Last week video emerged of a giant fissure in the Northern Mexican desert, 3,300 feet long and up to 25 feet deep. Speculation centered at first around an earthquake, but the region is not known for seismic activity. I personally checked out the USGS earthquake data because the Buena Vista Copper mine (the fourth largest in the world by output) is only about 150 miles north of the enormous crack, and earlier this month they spilled 40,000 cubic meters of sulphuric acid into two rivers during the worst spill in Mexico’s modern mining history. But I found no reports of tremors in the region and authorities were skeptical that this had anything to do with an earthquake.
Fast forward to yesterday (August 26, 2014), the Washington Post posted a story with this headline: “Why no one should freak out about the giant crack that opened in the Mexico desert.” The Post reports:
The chair of the geology department at the University of Sonora, in the northern Mexican state where this “topographic accident” emerged, said that the fissure was likely caused by sucking out groundwater for irrigation to the point the surface collapsed.
“This is no cause for alarm,” Inocente Guadalupe Espinoza Maldonado said. “These are normal manifestations of the destabilization of the ground.”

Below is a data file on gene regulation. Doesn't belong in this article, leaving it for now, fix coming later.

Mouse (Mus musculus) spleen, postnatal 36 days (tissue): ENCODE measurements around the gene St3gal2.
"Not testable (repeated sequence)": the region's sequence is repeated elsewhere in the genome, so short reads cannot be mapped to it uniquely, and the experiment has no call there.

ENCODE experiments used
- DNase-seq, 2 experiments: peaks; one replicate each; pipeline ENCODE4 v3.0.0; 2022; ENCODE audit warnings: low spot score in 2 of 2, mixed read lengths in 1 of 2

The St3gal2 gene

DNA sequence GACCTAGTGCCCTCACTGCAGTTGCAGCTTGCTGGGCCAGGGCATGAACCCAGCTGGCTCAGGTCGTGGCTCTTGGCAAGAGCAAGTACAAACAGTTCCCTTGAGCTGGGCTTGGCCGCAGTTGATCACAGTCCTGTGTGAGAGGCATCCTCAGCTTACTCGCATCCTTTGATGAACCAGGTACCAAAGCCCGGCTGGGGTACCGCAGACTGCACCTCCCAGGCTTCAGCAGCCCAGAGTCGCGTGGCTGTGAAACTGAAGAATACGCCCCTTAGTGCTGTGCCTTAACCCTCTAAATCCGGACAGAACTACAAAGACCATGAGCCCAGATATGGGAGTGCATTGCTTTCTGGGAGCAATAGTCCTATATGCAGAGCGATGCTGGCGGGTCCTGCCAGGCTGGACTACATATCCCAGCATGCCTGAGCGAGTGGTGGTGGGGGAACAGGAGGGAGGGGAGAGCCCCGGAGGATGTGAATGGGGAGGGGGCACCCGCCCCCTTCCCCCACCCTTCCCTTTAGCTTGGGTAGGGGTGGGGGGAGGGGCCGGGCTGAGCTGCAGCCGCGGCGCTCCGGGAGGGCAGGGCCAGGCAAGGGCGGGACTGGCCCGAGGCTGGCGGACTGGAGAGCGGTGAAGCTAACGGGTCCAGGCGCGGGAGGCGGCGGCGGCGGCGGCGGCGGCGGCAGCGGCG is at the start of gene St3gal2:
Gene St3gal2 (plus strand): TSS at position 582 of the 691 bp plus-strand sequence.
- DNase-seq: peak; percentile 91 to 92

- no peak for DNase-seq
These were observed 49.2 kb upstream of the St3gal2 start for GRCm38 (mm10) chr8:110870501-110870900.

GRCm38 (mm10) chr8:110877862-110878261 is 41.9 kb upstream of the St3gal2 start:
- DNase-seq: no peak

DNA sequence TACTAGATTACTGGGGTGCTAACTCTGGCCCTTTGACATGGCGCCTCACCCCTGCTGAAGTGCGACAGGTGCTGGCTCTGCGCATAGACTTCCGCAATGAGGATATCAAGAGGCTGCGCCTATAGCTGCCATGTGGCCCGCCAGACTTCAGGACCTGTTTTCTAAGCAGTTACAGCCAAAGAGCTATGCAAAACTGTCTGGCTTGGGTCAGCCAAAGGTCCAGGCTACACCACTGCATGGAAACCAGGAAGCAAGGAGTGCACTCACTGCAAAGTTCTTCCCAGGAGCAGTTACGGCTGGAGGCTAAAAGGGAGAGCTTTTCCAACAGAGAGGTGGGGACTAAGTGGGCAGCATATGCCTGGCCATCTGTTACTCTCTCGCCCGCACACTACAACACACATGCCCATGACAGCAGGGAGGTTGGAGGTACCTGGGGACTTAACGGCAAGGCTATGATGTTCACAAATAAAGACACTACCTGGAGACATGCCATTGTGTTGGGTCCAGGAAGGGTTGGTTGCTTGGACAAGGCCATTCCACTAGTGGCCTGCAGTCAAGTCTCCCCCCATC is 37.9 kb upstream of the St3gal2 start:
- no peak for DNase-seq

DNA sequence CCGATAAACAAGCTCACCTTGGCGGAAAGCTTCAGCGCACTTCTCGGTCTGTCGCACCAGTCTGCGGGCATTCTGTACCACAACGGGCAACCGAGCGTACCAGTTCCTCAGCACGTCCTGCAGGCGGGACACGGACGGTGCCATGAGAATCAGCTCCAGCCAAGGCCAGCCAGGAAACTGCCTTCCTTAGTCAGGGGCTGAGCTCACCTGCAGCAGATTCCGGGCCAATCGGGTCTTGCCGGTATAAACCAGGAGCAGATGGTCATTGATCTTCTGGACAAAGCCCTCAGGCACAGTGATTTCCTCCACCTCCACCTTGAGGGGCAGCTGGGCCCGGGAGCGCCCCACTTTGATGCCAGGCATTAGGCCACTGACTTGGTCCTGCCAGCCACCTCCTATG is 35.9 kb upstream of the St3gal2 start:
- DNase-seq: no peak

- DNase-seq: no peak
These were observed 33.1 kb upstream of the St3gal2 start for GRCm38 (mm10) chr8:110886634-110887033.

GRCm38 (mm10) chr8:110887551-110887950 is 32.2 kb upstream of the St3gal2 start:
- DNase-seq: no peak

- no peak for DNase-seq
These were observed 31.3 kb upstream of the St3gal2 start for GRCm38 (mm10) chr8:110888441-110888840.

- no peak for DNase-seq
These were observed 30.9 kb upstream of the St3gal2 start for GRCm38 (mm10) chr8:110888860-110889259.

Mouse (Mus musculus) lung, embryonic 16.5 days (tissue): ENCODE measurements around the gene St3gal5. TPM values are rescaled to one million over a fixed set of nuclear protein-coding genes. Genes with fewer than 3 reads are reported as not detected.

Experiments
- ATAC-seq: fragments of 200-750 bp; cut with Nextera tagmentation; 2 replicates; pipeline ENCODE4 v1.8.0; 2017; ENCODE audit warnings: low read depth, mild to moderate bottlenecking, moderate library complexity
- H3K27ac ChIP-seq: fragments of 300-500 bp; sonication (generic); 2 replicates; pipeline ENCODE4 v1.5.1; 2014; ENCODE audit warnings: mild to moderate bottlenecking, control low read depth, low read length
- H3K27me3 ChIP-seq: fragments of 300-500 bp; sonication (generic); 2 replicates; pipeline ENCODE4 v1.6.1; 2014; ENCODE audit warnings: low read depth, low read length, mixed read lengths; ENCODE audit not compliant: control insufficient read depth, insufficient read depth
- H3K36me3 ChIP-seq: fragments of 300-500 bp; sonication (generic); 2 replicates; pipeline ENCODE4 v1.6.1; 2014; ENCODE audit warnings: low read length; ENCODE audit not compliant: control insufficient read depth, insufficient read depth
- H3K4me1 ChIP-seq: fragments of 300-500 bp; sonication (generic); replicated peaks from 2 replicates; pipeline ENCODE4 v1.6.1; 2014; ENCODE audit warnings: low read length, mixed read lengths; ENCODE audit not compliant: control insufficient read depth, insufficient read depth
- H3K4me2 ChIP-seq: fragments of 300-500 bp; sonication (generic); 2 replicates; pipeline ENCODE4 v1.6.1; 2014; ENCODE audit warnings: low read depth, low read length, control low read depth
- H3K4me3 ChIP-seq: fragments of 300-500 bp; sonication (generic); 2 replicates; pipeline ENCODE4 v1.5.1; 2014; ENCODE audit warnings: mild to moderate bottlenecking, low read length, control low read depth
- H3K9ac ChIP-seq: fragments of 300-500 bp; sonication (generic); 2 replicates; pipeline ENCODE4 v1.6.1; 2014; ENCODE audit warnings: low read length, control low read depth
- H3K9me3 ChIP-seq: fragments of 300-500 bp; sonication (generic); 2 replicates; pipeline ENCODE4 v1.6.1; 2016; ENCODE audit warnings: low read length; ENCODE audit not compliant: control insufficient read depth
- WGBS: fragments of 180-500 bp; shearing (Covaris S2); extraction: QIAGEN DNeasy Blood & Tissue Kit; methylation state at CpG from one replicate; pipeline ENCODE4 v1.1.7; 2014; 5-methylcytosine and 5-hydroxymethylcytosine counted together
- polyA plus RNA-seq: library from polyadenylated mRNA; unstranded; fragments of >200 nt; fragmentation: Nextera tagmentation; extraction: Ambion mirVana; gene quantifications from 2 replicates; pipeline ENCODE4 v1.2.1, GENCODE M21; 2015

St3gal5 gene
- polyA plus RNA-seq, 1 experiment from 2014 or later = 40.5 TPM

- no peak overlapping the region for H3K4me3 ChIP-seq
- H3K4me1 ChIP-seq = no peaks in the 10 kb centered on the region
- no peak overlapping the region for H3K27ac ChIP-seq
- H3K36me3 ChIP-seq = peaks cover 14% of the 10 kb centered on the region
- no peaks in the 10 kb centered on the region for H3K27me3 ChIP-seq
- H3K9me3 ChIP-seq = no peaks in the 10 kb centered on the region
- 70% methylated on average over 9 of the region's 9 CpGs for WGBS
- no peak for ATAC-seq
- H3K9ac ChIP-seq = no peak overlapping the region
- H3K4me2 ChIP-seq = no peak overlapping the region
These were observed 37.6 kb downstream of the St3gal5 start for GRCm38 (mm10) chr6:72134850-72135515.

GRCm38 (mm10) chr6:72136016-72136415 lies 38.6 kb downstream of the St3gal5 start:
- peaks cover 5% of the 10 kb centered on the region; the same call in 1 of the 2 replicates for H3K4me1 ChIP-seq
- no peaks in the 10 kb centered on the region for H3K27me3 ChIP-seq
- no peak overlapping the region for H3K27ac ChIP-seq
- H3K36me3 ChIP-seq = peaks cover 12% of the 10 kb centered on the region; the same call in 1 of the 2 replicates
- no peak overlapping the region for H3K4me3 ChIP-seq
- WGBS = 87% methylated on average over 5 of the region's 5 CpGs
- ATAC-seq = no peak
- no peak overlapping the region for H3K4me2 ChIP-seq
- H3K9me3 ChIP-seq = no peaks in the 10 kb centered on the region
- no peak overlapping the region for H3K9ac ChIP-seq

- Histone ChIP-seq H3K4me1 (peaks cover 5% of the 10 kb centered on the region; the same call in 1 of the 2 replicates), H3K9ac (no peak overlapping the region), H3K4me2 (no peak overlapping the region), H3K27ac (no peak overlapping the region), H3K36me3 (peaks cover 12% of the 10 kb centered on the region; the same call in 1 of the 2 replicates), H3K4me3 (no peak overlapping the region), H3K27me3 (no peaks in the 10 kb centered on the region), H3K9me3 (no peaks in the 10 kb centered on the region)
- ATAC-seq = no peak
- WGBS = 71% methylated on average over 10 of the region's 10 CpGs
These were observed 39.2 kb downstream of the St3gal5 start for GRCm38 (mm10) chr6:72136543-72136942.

I’m sorry, no. These are not normal manifestations of natural activity, this is the result of human activity run amok. Just because Cthulhu isn’t clambering out of the breach to wreak havoc on humankind DOES NOT MEAN we shouldn’t be alarmed by the fact we’ve sucked so much water out of the ground that the surface of the earth is collapsing.
Barely a month ago NASA’s Jet Propulsion Laboratory warned of ‘shocking’ groundwater losses in the Colorado River basin, a major watershed to the north of Sonora with similar climate and landuse. Using gravitational data from the satellite-based Gravity Recovery and Climate Experiment (GRACE) instrument, scientists found “the basin lost nearly 53 million acre feet (65 cubic kilometers) of freshwater. That’s almost double the volume of the nation’s largest reservoir, Nevada’s Lake Mead. More than three-quarters of the total — about 41 million acre feet (50 cubic kilometers) — was from groundwater.”
NASA’s measurements of groundwater based on gravity. Areas in red show a deficit in groundwater, blue indicates surplus. Image Credit: NASA/JPL
The Post also reports that cotton used to be a major crop, but intrusion of saltwater from the Sea of Cortez caused some areas to become unusable for agriculture. However, there is still plenty of large-scale agriculture as evidenced by the Landsat image below.